McManemy v. Tierney, No. 18-3519 (8th Cir. 2020)Annotate this Case
The Eighth Circuit affirmed the district court's grant of summary judgment to officers in an 42 U.S.C. 1983 action alleging that the officers used excessive force against plaintiff after he led them on a high speed chase. In this case, the taser logs recorded that plaintiff was tased twice.
In regard to the first tasing, where defendant admitted that he was not yet handcuffed, the court held under its precedent that it is reasonable for an officer to tase an uncuffed suspect who appears to be resisting arrest. In regard to the second tasing, the court held that the use of the taser in drive-stun mode was reasonable under the circumstances where there was a "tumultuous" struggle between plaintiff and the deputies. Furthermore, it makes no difference if one of the officers knew that plaintiff had a preexisting shoulder condition that made it difficult for him to comply with their commands. Therefore, if Deputy Dolleslager did not violate plaintiff's constitutional rights, then neither did Deputy Lubben by failing to intervene. The court also held that Deputy Tierney did not violate a clearly established right where plaintiff alleged that the officer used his knee as a weapon, the officers argued that no one's knee touched plaintiff's head, and a dash-cam video is equivocal at best. Finally, the district court did not abuse its discretion in declining to exercise supplemental jurisdiction over the state law claims.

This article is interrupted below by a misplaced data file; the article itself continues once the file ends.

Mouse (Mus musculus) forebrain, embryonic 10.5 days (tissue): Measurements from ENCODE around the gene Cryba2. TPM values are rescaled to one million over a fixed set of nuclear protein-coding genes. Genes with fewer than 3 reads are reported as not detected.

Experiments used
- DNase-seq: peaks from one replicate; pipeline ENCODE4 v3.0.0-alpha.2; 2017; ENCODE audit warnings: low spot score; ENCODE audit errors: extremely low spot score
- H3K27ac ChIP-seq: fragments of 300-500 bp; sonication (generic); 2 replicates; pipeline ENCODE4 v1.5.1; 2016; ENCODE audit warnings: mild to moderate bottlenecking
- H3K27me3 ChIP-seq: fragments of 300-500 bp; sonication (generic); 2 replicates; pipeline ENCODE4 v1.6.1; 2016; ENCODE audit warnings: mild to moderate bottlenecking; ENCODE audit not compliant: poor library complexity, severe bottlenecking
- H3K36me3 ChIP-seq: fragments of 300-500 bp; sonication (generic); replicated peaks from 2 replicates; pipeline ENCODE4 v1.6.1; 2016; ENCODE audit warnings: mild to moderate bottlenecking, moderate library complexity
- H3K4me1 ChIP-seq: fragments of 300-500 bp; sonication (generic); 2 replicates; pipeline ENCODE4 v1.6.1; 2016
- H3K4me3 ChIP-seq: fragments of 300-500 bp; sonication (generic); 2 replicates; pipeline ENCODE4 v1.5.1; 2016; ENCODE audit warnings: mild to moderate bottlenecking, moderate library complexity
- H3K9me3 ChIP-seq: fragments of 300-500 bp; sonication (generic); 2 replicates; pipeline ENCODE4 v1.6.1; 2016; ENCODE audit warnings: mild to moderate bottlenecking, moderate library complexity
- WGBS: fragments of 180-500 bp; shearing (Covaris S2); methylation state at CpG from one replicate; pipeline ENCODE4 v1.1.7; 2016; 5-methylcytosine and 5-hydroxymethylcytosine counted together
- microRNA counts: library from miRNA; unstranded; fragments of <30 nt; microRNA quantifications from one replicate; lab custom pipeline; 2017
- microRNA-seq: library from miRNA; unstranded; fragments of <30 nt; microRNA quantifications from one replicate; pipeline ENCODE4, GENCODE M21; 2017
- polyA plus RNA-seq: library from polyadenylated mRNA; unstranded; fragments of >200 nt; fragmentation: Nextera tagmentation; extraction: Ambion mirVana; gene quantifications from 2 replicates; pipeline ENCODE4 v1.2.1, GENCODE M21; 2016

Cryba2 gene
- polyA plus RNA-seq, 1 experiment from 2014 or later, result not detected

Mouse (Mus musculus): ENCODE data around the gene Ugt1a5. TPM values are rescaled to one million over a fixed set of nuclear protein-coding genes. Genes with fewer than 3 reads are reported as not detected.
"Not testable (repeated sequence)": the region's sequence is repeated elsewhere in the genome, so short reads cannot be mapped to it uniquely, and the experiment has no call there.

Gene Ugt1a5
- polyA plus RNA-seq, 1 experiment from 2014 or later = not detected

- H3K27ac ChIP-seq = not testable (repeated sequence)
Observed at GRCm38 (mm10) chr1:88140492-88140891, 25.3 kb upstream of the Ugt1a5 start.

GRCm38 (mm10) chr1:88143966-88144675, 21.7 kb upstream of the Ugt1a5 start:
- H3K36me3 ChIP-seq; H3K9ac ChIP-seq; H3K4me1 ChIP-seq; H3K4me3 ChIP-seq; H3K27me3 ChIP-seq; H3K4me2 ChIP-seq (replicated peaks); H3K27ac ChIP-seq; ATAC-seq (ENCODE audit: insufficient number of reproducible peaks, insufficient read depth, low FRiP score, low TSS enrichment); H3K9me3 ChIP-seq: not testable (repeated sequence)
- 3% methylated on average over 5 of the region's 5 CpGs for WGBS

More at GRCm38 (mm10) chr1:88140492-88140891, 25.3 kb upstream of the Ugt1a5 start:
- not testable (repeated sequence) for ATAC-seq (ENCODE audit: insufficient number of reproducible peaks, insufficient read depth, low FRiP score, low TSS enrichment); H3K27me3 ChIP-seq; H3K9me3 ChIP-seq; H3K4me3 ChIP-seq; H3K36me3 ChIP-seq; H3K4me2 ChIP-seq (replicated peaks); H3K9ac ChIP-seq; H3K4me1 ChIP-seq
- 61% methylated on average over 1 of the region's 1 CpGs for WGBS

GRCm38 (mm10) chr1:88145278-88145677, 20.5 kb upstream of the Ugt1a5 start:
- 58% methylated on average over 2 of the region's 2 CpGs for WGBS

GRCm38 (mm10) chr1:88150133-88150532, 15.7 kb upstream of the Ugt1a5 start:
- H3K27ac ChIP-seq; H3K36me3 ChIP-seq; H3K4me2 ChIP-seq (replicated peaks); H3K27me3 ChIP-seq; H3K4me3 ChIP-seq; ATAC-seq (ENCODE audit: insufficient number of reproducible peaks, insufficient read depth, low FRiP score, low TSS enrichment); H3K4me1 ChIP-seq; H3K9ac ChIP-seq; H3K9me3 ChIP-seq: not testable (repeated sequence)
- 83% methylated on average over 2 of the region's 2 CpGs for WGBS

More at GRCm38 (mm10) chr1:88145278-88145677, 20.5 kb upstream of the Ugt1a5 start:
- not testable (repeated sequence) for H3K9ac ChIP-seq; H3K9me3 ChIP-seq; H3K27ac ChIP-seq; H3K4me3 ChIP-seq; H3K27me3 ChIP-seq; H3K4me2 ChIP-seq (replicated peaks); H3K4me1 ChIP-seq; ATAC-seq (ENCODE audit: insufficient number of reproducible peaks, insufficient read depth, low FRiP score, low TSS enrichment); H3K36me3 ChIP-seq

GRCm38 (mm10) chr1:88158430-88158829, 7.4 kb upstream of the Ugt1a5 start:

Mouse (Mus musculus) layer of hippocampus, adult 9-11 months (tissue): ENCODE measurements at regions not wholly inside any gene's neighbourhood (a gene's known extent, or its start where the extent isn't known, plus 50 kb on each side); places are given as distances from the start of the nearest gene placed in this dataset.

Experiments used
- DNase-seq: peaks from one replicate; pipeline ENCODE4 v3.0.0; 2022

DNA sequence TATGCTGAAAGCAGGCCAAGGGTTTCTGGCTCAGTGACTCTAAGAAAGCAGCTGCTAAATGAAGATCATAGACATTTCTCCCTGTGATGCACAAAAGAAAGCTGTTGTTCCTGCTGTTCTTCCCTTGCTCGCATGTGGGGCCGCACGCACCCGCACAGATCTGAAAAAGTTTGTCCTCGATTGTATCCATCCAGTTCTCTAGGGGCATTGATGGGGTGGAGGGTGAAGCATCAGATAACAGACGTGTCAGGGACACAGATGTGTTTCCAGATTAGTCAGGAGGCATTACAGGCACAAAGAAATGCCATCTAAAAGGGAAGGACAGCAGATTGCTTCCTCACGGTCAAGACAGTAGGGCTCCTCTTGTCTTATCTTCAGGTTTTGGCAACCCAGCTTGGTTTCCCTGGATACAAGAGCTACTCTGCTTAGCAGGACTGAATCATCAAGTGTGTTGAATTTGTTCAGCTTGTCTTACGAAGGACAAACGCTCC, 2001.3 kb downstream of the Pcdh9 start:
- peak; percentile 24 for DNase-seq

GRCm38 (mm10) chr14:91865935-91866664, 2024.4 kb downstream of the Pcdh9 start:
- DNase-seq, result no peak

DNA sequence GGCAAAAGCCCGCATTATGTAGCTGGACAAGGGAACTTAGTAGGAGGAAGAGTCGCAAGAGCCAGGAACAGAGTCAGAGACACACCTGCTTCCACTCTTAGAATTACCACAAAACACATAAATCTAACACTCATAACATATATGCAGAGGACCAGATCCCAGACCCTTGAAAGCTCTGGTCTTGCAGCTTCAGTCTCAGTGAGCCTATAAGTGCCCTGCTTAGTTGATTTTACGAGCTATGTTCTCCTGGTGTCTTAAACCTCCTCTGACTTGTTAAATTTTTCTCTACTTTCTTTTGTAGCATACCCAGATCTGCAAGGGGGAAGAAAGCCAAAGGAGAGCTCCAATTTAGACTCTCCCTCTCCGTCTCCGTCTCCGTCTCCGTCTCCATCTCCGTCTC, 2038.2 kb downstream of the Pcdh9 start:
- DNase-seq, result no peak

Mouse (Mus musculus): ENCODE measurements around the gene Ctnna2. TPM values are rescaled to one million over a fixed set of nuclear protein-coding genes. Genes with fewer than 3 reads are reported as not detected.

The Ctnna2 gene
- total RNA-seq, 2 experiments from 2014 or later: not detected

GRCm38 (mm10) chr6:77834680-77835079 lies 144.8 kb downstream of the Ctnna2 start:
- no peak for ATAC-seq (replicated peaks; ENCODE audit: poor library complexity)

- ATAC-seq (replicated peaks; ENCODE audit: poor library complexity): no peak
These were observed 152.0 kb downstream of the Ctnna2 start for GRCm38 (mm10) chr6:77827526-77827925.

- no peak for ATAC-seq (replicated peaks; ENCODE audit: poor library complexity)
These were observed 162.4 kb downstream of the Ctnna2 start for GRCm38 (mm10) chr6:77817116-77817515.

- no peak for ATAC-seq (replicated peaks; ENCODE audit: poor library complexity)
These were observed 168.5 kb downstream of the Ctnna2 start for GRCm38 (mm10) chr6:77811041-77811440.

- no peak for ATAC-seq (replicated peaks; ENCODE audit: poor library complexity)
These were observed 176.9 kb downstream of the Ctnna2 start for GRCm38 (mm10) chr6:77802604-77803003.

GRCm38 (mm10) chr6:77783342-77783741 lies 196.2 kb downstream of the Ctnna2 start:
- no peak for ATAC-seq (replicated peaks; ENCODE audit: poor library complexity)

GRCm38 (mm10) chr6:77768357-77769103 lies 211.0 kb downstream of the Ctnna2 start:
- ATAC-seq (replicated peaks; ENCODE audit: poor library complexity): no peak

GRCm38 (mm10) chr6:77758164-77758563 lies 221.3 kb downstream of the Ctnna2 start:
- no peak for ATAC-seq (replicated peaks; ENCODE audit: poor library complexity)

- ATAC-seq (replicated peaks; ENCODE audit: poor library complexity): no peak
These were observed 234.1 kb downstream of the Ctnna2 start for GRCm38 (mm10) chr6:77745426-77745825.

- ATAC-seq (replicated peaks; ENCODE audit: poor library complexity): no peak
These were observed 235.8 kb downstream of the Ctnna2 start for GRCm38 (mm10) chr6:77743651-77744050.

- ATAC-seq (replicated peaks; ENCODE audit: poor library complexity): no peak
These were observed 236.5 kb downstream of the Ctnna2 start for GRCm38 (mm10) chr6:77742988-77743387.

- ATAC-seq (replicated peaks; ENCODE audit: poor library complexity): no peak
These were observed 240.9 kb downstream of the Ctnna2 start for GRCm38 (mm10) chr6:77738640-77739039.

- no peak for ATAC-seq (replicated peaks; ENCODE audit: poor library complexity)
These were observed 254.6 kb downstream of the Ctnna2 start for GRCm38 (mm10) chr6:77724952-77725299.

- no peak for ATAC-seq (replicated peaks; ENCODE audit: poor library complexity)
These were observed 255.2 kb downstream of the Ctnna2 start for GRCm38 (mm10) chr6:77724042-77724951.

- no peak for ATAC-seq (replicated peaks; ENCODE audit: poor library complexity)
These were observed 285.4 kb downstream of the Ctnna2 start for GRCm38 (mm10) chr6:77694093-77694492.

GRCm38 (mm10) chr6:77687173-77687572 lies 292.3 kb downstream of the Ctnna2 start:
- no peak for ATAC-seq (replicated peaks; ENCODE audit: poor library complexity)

Court Description: [Stras, Author, with Benton and Grasz, Circuit Judges] Civil Case - Civil Rights - qualified immunity. After officers engaged in a high speed chase and rammed McManemy's car, McManemy emerged from the car and lay face down on the road. While attempting to arrest McManemy, officers tased him and bashed his head. McManemy brought federal and state claims of excessive force and failure to protect or intervene against the officers. The district court granted qualified immunity on the federal claims and declined to exercise supplemental jurisdiction on the state law claims. The evidence showed the two uses of the taser, the first use while McManemy resisted arrest was objectively reasonable, and, even if the second tase was after he was fully handcuffed, the use under the circumstance was objectively reasonable. Because there is no duty to prevent a constitutional use of reasonable force, the failure to intervene claim fails. As for any head injury, the law is not clearly established that the use of force causing McManemy's head injuries under the circumstances was excessive. As to The officers' cross appeal, the district court did not abuse its discretion in declining to exercise supplemental jurisdiction over the state law claims. Judge Grasz concurs in part and dissents in part.